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CELTIC-L  February 1994

CELTIC-L February 1994

Subject:

Tara encore

From:

"S.T.Champion" <[log in to unmask]>

Reply-To:

CELTIC-L - The Celtic Culture List.

Date:

Thu, 10 Feb 1994 14:19:26 GMT

Content-Type:

text/plain

Parts/Attachments:

Parts/Attachments

text/plain (55 lines)

Classes over, back again!
 
As I mentioned in my previous note, there have been excavations on the hill,
tho never at the BH as far as we know; these include a disastrous expedition
by a party of British Israelites early this century, who 'excavated' the Rath
of the Synods in a vain search to retrieve the Ark of the Covenant!  They
caused considerable damage to this trivallate ringfort, which was the subject
of later excavations (also unpublished) and which produced evidence of four
structural phases in the defences, which were strengthened by wooden palisades
and surrounded timber house structures.  Imported Roman glass and pottery date
some part of this site to the 1st-3rd centuries AD (though because the work has
not been published it is not clear to which phase or phases this material
belongs).  There is some evidence of burials from this site, though again
without the excavation report it is not clear whether they were contemporary
with the dated Roman material or later intrusions: but they do suggest that
this rath is not a straightforward settlement site, but rather has some ritual
elements.
 
Some excavation on the enclosure bank and ditch of the Royal Enclosure (Rath
na Ri) showed that the ditch was rock-cut and 4m deep, but I know of no
surviving finds from what was, I think, a very small trench.  The fact that the
ditch is internal to the bank rather than external, which would be the case in
most Irish and British defensive hilltop enclosures, suggests that again this
may be a monument of ritual type, similar perhaps to that on another royal
site, Emain Macha (Navan fort), one phase of which dated to 100 BC
(dendrochronological date).
 
Just two more points in this session :-)
1 The names given to these monuments were recorded in the early medieval
period, and there is no way of knowing how far back before that they were used;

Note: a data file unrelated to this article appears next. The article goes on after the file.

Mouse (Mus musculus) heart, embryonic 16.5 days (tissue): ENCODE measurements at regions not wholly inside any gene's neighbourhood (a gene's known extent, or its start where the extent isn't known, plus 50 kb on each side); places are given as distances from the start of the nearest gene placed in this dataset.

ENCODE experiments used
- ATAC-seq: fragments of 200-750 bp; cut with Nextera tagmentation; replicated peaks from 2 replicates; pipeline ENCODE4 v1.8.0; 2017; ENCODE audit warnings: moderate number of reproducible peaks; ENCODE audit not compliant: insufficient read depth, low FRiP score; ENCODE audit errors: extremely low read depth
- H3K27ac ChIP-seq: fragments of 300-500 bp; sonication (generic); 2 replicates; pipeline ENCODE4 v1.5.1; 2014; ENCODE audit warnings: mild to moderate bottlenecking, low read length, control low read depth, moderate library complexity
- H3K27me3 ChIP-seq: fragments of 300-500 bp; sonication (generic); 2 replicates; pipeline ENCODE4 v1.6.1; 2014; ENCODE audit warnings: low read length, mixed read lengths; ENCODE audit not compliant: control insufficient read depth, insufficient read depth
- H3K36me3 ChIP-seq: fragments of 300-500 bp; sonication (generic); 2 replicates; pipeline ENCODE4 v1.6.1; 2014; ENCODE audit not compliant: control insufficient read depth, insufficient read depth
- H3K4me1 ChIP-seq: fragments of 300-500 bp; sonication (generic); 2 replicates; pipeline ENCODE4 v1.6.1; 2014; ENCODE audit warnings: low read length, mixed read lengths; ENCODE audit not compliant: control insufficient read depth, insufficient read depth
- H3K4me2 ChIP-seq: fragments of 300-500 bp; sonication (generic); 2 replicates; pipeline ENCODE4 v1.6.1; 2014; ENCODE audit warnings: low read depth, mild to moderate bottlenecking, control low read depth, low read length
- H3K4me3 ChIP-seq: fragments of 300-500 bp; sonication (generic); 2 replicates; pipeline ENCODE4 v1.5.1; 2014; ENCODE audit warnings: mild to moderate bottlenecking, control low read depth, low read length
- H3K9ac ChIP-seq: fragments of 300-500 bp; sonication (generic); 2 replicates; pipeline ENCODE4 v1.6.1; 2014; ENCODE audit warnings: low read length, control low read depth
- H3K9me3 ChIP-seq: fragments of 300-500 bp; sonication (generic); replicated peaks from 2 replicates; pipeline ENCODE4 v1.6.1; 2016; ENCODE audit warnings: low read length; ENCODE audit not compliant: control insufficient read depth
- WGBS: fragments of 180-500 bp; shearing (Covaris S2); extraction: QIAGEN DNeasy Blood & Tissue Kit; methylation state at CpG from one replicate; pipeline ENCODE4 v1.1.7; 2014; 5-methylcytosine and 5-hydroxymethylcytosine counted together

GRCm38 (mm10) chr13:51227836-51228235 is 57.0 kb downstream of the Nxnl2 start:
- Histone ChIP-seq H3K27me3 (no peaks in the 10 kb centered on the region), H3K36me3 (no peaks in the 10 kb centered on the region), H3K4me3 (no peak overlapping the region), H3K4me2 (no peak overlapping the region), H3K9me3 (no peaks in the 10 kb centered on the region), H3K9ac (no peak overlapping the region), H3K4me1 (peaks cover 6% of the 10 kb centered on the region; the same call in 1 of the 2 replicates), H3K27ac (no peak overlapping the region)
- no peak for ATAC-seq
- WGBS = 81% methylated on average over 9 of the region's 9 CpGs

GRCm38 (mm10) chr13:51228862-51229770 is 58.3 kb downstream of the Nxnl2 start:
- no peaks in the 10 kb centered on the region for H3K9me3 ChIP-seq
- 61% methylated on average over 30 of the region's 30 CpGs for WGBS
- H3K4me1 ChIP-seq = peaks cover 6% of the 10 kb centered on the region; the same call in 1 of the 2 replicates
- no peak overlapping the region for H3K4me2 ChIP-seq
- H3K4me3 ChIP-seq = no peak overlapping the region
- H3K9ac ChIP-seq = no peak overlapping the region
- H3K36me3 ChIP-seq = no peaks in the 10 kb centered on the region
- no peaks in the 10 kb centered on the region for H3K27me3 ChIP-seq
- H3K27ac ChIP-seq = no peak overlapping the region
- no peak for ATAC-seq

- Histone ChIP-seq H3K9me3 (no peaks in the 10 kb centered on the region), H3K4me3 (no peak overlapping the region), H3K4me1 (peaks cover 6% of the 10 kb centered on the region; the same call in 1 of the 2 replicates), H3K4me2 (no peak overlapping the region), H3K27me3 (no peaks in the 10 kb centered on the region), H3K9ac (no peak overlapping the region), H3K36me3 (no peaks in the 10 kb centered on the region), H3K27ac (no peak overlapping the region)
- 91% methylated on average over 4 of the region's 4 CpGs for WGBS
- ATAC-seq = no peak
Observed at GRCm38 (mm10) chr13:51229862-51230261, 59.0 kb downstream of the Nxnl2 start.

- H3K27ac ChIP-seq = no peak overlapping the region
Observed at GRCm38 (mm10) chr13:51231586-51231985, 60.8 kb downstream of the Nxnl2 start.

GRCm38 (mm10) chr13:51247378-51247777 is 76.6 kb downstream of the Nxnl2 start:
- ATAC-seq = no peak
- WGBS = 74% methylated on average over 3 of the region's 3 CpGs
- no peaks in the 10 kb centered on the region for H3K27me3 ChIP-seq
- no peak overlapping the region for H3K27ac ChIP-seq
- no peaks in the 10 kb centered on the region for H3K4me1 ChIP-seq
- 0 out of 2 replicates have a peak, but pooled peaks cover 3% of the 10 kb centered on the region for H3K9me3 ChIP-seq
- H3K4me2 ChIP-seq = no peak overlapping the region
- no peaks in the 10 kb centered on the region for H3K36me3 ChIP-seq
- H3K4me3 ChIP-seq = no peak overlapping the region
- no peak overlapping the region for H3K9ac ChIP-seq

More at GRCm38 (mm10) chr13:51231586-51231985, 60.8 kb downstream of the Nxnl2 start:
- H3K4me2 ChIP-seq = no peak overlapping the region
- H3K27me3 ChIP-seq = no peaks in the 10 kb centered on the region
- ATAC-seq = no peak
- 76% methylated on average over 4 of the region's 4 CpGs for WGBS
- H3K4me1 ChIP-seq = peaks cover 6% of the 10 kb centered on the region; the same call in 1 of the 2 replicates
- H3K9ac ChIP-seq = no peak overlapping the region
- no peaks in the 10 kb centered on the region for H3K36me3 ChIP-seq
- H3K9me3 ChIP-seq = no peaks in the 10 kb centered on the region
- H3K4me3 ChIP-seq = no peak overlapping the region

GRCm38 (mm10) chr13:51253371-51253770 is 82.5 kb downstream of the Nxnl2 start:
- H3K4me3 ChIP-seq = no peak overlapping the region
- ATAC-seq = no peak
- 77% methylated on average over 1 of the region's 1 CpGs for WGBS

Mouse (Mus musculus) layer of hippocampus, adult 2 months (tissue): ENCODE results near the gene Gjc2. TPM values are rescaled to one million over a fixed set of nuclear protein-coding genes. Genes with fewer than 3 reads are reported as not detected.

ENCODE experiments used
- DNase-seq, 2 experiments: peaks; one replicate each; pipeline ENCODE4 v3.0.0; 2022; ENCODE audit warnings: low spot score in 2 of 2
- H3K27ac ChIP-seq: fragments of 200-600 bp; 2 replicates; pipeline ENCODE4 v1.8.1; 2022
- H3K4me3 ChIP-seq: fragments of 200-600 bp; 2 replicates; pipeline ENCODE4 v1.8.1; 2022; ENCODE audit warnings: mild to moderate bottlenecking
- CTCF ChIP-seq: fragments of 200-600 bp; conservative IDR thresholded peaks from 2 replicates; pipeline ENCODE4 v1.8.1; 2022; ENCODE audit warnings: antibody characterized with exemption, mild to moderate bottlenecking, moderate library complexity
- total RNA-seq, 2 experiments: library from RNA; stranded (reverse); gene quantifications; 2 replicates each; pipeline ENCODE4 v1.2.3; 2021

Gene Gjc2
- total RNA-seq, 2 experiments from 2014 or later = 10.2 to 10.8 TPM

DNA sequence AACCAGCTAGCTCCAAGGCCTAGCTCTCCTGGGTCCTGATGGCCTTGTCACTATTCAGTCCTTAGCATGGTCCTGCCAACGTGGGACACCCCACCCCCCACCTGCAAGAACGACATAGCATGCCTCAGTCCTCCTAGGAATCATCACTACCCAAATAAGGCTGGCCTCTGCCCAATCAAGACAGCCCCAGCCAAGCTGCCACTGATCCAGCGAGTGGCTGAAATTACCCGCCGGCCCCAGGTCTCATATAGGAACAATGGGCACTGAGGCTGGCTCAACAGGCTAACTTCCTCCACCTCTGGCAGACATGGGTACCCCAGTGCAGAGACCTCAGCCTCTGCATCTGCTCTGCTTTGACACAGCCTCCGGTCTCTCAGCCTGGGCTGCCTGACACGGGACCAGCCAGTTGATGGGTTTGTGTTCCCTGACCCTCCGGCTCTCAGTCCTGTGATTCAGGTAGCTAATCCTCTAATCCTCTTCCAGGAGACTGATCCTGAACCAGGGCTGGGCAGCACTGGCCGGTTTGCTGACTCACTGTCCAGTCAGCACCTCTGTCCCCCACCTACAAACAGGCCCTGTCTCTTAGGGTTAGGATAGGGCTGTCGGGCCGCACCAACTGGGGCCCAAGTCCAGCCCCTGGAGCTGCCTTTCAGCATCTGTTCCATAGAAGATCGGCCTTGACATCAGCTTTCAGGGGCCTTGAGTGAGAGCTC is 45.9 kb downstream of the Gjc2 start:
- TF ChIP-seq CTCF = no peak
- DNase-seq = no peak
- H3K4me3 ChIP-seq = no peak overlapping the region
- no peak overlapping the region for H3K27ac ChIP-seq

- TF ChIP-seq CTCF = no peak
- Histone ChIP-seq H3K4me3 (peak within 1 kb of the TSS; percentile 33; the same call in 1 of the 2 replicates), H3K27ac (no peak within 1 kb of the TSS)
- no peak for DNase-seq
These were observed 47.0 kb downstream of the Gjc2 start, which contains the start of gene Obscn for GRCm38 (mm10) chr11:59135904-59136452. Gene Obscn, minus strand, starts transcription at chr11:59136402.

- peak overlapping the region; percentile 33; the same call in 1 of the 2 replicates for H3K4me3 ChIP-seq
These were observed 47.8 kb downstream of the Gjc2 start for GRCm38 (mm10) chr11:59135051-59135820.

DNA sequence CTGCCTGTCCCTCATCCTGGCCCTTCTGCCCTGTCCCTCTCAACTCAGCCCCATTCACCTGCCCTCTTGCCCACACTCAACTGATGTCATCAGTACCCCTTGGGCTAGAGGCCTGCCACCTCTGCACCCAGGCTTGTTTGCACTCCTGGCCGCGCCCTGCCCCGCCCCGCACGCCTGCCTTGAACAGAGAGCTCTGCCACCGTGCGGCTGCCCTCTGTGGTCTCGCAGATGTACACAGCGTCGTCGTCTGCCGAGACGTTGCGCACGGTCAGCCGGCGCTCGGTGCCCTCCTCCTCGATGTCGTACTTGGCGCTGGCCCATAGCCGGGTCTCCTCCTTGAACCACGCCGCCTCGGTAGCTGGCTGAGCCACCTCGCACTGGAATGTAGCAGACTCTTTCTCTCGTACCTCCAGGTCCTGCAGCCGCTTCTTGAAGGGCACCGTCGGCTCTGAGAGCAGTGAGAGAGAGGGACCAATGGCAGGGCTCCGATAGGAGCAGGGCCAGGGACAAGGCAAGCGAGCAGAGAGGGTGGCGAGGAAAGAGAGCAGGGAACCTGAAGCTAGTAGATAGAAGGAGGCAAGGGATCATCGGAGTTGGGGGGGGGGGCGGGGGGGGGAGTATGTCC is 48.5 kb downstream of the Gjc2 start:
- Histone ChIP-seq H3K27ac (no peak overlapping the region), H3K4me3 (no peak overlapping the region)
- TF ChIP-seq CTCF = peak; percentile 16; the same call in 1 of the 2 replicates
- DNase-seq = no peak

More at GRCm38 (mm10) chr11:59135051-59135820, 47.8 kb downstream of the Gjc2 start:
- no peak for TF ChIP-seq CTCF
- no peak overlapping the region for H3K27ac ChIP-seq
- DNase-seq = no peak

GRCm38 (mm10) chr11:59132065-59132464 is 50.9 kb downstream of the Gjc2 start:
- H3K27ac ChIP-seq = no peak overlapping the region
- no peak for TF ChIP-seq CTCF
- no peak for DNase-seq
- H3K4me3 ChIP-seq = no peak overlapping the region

in addition, they come to us as the result of the interpretation of difficult
medieval documents by linguistic/historical scholars, rather than in any way
having remained in 'folk consciousness'; they were 'revived' as part of the
'Celtic revival' movement of the 19th century.
2 The top of the hill, both within, around and in some cases over the
monuments, was clearly ploughed during late medieval or post-medieval times -
 to judge by the width of the 'rig', probably in the 17th century or perhaps
a bit later.  Not only will this have affected the surviving archaeology, it
also says interesting things about the continuity of reverence for the place.
Presumably under English landlords the importance of the site for the Irish was
suppressed in favour of increased productivity for the intruders.
 
I'll tell you about the Lia Fail and the sheela-na-gig in the churchyard in my
next post if you're interested - this post is far too long, sorry!  Slainte,
Sara
 
           *******************************************************
           *  Sara Champion M.A., D. Phil   *  I have spread     *
           *  Department of Archaeology     *  my dreams under   *
           *  University of Southampton     *  your feet;        *
           *  Southampton SO9 5NH, U.K.     *  Tread softly,     *
           *  email: [log in to unmask]  *  because you tread *
           *  Tel: 0703 557031              *  on my dreams.     *
           *******************************************************

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